Joanne Song McLaughlin
Department of Economics
University at Buffalo
441 Fronczak Hall
Buffalo, NY 14260
Institutional Affiliation: University at Buffalo
NBER Working Papers and Publications
|June 2020||Why Retirement, Social Security, and Age Discrimination Policies Need to Consider the Intersectional Experiences of Older Women|
with Ian Burn, Patrick Button, Theodore F. Figinski: w27450
We provide an overview of research that indicates that older women face unique challenges and opportunities with respect to work, retirement, Social Security, and age discrimination law. We present estimates of poverty by age and sex, showing that poverty increases with age for women due to older women often outliving their spouses and becoming widowed. We discuss research that shows that women benefit more than men from working longer. We then note that older women face intersectional discrimination that can unfortunately be a barrier to older women working longer. We detail how older women often “fall between the cracks” of the Age Discrimination in Employment Act and Title VII of the Civil Rights Act and are thus not well protected against this intersectional discrimination. As a final ...
|July 2015||Does Protecting Older Workers from Discrimination Make It Harder to Get Hired? Evidence from Disability Discrimination Laws|
with David Neumark, Patrick Button: w21379
We explore the effects of disability discrimination laws on hiring of older workers. A concern with anti-discrimination laws is that they may reduce hiring by raising the cost of terminations and – in the specific case of disability discrimination laws – raising the cost of employment because of the need to accommodate disabled workers. Moreover, disability discrimination laws can affect non-disabled older workers because they are fairly likely to develop work-related disabilities, yet are not protected by these laws. Using state variation in disability discrimination protections, we find little or no evidence that stronger disability discrimination laws lower the hiring of non-disabled older workers. We similarly find no evidence of adverse effects of disability discrimination laws on hir...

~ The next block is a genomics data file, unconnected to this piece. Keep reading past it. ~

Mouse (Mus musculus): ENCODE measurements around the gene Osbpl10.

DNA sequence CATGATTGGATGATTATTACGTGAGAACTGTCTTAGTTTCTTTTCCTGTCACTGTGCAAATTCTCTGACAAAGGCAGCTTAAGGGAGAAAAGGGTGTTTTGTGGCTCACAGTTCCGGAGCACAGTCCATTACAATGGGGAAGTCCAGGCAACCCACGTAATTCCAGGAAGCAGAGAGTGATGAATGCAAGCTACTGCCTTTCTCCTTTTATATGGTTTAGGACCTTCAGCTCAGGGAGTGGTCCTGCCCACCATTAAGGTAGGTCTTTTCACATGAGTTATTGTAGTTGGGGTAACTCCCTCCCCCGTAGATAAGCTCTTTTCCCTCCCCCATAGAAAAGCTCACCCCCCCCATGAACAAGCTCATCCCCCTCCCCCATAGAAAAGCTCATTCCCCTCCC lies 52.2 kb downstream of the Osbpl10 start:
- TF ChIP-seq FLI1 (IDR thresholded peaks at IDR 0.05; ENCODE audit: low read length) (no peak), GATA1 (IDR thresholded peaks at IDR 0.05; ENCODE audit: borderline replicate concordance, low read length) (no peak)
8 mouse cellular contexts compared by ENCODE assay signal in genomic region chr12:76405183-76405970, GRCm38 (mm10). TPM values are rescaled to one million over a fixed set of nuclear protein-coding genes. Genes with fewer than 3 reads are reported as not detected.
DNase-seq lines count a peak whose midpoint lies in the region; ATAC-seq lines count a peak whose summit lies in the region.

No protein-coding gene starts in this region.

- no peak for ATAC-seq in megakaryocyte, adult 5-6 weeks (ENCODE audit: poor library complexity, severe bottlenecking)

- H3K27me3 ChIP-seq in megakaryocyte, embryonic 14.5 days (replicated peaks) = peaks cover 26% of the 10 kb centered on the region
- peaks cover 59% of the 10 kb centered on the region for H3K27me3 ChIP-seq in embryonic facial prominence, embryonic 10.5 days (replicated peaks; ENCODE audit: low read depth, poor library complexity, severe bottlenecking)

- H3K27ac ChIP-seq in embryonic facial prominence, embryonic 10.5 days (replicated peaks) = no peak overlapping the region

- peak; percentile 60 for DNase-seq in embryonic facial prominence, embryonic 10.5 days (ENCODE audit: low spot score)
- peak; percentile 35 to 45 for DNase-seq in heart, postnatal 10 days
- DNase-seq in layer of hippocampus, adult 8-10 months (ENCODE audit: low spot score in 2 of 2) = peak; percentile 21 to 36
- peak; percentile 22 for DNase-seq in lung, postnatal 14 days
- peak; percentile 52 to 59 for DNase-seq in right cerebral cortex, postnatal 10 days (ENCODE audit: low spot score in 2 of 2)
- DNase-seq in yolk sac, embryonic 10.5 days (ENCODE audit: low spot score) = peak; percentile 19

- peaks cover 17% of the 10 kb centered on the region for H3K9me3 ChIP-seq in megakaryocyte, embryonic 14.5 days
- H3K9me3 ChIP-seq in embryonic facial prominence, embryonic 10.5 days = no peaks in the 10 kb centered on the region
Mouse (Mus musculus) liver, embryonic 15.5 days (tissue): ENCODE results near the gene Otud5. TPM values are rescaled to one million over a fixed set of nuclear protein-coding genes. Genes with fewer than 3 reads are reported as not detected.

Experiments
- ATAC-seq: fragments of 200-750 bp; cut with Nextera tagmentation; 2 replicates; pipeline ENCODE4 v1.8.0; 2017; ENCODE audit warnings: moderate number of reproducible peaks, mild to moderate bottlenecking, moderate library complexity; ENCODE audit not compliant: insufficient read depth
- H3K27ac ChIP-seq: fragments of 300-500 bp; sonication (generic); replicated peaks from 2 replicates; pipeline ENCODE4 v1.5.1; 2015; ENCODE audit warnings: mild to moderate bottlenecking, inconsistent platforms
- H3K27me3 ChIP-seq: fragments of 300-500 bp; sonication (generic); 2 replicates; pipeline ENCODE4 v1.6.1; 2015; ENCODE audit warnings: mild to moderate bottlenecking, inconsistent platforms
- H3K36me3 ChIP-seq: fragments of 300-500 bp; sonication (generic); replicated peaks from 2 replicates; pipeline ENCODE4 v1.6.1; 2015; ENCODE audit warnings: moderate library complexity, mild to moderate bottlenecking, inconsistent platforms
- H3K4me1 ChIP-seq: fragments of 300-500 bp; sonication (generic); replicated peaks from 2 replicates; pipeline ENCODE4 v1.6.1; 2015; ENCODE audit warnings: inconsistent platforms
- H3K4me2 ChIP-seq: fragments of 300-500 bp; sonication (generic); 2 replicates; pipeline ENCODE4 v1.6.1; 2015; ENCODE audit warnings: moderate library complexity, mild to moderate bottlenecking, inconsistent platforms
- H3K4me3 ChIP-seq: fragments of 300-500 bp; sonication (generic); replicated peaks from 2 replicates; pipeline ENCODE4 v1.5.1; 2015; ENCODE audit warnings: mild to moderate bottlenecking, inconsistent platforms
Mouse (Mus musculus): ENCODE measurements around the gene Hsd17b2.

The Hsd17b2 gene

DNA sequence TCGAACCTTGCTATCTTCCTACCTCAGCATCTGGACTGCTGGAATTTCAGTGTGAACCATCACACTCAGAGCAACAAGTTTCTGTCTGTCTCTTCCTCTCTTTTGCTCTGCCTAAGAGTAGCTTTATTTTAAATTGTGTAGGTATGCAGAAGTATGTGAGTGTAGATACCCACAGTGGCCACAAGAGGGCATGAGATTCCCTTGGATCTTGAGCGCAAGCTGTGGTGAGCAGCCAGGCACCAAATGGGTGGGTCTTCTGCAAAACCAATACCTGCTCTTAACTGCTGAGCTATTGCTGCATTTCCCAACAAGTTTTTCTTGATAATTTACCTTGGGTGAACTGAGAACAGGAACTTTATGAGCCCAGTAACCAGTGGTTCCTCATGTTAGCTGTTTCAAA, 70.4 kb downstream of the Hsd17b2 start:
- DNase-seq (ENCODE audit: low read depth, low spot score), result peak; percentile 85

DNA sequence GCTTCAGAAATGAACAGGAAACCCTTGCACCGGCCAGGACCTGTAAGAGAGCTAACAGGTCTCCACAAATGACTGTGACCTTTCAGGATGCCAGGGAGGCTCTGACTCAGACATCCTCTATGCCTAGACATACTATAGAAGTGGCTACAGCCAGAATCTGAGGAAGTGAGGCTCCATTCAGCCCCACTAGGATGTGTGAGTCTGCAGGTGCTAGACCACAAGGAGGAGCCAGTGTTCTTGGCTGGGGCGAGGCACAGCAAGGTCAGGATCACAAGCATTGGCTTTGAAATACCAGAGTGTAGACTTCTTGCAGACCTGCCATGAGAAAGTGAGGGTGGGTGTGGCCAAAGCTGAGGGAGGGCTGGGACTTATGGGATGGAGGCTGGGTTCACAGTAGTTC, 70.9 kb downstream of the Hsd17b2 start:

Published: David Neumark & Joanne Song & Patrick Button, 2017. "Does Protecting Older Workers From Discrimination Make It Harder to Get Hired? Evidence From Disability Discrimination Laws," Research on Aging, vol 39(1), pages 29-63.
|September 2011||Do Stronger Age Discrimination Laws Make Social Security Reforms More Effective?|
with David Neumark: w17467
Supply-side Social Security reforms intended to increase employment and delay benefit claiming among older individuals may be frustrated by age discrimination. We test for policy complementarities between these reforms and demand-side efforts to deter age discrimination, specifically studying whether stronger state-level age discrimination protections enhanced the impact of the 1983 Social Security reforms that increased the Full Retirement Age (FRA) and reduced benefits. The evidence indicates that, for older individuals for whom early retirement benefits fell and the FRA increased, stronger state age discrimination protections were associated with delayed benefit claiming and increases in employment, with benefit claiming pushed from 65 to the new FRA, and increased employment after age ...
Published: Neumark, David & Song, Joanne, 2013. "Do stronger age discrimination laws make Social Security reforms more effective?," Journal of Public Economics, Elsevier, vol. 108(C), pages 1-16. citation courtesy of